Like electric cars, the decentralization of broadcast television, renewable energy and other burgeoning technologies, the world of "ridesharing" -- largely embraced by consumers -- is facing tremendous pushback from entrenched players around the world.
These entrenched players take archaic laws and employ them to keep new competition out. This concept isn't new to business, or even transportation business. The fight over Uber, Lyft and other ridesharing programs is the same fight that's played out across human history time after time: A new technology threatens to upend an existing technology, and the industry supported by the existing technology stands together to push back against the inevitable. Remember buying CDs at your local music store? Exactly.
DISRUPTION AND CHAOS
In the case of Uber and its ilk in New York City, the entrenched players are the so-called black cab companies. We'll spare you the minutiae of different forms of hired car in NYC -- this is what matters: Yellow cabs are only legally allowed to pick up street hails, while black cabs are only allowed to operate on an arranged pick-up basis.
Initially, this meant that ridesharing services weren't allowed to operate in NYC at all. But when NYC's Taxi & Limousine Commission (TLC) announced and began a pilot program for yellow cabs to use services like Uber, black cab companies banded together to sue the NYC government and the TLC. They even succeeded in temporarily shutting down the pilot program.
New York City's ridesharing battle is a great example of the challenges rideshare companies face globally. In Belgium, taxi regulation law dictates that Uber will be fined €10,000 (about $13K) for reach ride it offers. In France, the existing taxi industry continues to protest services like Uber, which they say threatens their livelihood (as in NYC, French taxi licenses are very costly). Those protests have turned violent in at least one case.
ARCHAIC LAWS AND ENTRENCHED PLAYERS
There are two major hurdles that ridesharing services must overcome to operate freely: existing laws/regulations/licensing and entrenched industry.
Rather than combat these issues from the start, ridesharing companies took their case to consumers. Uber opened in 2009 starting with San Francisco, while Hailo opened in 2011 in London, and Lyft also began operations with SF (but in 2012). Each company is a variation on the concept of "ridesharing," but how they work for you and me is generally the same across the board: A mobile phone app scans for available rides near your location, and when it finds them, you can choose to be picked up. Some have payment options built in, while others don't. And some make it optional. Uber, for instance, offers a variety of transportation services depending on the locale (including a helicopter for one day).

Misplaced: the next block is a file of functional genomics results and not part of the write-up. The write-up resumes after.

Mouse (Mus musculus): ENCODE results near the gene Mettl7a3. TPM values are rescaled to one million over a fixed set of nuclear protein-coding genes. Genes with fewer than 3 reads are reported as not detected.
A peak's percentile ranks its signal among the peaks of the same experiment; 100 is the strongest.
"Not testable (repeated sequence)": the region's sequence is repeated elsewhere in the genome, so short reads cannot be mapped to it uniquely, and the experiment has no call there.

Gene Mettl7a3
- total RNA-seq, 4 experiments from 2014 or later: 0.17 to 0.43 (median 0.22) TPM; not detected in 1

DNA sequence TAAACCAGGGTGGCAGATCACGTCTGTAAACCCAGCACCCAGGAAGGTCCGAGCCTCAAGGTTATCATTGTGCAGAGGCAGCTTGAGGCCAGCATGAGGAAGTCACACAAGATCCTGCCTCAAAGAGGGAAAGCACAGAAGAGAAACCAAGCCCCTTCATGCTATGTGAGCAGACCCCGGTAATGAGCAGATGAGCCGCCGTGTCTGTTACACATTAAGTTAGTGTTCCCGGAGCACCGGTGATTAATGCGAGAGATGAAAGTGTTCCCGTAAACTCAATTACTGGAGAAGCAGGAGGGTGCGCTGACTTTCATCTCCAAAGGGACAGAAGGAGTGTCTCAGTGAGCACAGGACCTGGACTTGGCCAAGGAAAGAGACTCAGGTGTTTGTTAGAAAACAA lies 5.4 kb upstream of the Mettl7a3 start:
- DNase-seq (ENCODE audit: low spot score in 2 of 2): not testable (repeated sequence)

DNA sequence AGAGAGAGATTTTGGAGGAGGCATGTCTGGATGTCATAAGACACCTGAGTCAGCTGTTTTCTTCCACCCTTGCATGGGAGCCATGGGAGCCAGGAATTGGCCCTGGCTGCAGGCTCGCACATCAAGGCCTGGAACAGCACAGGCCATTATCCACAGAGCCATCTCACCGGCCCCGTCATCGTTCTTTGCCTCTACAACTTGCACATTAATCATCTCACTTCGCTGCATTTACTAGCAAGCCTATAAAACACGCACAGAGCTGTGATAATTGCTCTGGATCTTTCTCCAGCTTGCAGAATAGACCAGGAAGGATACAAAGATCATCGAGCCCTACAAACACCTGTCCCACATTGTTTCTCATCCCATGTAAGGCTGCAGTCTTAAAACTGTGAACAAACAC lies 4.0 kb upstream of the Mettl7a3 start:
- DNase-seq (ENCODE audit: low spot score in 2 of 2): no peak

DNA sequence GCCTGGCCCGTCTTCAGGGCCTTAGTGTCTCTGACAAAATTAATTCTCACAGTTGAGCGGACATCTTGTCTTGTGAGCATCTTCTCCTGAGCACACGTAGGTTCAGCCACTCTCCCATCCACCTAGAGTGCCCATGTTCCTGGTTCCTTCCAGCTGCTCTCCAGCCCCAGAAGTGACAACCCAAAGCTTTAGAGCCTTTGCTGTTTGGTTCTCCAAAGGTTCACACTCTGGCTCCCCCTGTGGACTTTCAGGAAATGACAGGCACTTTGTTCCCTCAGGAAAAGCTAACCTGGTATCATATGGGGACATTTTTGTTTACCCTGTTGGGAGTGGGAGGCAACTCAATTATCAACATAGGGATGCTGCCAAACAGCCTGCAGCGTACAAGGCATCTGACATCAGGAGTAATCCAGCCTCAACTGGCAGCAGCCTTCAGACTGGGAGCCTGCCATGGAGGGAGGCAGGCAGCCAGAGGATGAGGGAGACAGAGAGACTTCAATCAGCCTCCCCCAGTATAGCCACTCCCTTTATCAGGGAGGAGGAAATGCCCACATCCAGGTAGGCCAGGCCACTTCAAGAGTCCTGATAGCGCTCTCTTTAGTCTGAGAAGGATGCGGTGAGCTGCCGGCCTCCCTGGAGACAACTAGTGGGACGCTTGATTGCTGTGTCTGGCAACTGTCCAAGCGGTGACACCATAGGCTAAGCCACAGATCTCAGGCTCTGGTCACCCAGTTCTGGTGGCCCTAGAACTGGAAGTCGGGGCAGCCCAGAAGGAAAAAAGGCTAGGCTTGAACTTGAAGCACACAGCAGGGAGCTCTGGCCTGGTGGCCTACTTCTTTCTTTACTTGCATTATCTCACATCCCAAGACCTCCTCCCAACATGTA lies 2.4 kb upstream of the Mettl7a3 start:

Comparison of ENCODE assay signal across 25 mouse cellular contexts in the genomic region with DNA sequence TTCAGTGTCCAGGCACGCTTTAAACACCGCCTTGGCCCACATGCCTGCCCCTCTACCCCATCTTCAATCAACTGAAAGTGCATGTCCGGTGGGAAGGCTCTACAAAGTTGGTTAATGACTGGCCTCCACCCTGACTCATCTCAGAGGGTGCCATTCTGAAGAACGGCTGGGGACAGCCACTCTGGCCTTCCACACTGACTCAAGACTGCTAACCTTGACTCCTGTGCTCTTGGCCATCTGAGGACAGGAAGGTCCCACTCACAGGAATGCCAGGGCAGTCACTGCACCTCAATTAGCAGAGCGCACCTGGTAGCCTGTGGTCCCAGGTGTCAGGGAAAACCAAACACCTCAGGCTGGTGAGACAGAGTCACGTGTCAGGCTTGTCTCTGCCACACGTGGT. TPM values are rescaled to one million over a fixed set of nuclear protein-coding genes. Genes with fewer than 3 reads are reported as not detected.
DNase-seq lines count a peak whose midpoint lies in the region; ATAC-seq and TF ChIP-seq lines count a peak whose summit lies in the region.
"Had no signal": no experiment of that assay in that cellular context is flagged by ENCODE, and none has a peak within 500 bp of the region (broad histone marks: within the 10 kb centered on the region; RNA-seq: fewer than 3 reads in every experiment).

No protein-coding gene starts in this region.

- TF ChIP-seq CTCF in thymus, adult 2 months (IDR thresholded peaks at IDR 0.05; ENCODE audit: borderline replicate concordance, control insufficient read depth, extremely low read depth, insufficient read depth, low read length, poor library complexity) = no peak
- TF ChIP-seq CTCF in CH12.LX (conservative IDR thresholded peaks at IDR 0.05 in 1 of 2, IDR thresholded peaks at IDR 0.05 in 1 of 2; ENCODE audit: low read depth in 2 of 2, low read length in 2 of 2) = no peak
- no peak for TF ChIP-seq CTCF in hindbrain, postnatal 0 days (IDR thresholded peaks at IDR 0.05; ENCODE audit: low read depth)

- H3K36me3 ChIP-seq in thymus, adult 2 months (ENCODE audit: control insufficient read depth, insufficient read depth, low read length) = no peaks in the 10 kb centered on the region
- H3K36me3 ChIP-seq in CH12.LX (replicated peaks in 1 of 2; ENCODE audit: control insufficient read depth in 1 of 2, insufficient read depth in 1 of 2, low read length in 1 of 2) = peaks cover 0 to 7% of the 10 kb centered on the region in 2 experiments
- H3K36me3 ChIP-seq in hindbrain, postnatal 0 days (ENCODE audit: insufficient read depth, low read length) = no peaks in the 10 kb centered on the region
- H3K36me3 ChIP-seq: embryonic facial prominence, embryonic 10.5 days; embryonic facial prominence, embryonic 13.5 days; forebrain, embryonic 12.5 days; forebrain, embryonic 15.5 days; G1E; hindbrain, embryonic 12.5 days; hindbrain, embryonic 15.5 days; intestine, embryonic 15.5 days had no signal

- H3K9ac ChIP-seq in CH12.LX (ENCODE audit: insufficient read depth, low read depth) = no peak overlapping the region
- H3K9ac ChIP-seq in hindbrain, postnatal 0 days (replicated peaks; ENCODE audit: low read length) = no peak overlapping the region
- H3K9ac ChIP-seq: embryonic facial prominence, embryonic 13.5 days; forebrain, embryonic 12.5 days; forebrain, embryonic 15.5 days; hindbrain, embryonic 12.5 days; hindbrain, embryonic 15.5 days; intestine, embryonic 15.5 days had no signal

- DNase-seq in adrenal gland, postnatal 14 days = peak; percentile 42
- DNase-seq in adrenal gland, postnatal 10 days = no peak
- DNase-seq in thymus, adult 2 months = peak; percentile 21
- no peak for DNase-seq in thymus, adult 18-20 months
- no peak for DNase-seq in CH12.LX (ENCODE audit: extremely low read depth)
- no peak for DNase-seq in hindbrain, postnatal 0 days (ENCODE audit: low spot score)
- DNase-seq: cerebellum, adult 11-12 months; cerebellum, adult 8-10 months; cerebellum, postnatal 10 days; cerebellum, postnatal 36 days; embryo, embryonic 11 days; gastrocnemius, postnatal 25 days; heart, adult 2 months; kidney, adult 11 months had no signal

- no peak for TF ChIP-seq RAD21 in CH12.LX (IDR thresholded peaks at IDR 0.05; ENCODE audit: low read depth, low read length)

After establishing a base of drivers and passengers, ridesharing is now being challenged by both legislators and existing taxi/limousine companies.
AFTER EXISTING LAWS ARE CHANGED, THE REAL BATTLE BEGINS
Using NYC as an example once more, the initial challenge was a legal loophole; since ridesharing apps act as a means to "hail" a car to a location -- which is partially illegal in NYC -- yellow cabs couldn't use the service. Yellow cabs make up the vast majority of NYC's car services. Only after the city's Taxi & Limousine Commission declared a trial were ridesharing services allowed to operate.
Of course, having cleared the initial hurdle of the TLC, New York's black cab companies filed suit.
Their suit claims that services like Uber blur the line between traditional yellow cab and black cab services, that it disadvantages elderly customers (a demographic that tends not to own smartphones) and that it enables discrimination (ridesharing apps allow drivers to choose who they pick up).
Let's be clear: Black cab companies are not concerned with any of these complaints. The reason the lawsuit exists is to attempt to prevent companies like Uber from encroaching on long-established businesses. It's a lawsuit against innovation, against consumers and -- above all -- a lawsuit over money. It's a lawsuit against the potential for competition.
This same scenario exists in some form everywhere that ridesharing faces legal challenges. Are ridesharing companies perfect? No. Are they in the business of making money? Yes, absolutely. Their ability to even compete with existing car services is the issue. Uber and others offer a service that consumers want: an easier, better experience taking car services. Consumers should be able to make the choice.
And history agrees. In 1650s London, the "watermen" who operated ferries whisking Londoners up and down the Thames petitioned their government to limit horse-drawn carriages. Rather, the watermen specifically petitioned for the removal of "these upstart four-wheeled tortoises." Their reasoning? That their business "hath been long reputed very useful to the Commonwealth," and that the watermen and families would be "utterly ruined." They also argued that the horses ate too much hay and defecated in the streets. In so many words, they argued that "these guys are trying to compete for our business!" Less than 10 years later, horse-drawn carriages were officially regulated by English law, and, well, there aren't so many watermen rowing down the Thames these days.
It might not be Uber, or Lyft, or Hailo, or any of the services operating right now, but the world of taxi services is ready for innovation. Though we're currently stuck in the quagmire of entrenched players fighting legal battles to keep that innovation at bay, time will win. It always does. Hopefully for us that's sooner than later.
[Image credit: AP Photo/Mark Lennihan (lead taxi photo), Uber (video one), TestTube (video two), AP Photo/Paul White (Spanish protest photo), Internet Archive Book Images/Flickr (Thames Watermen)]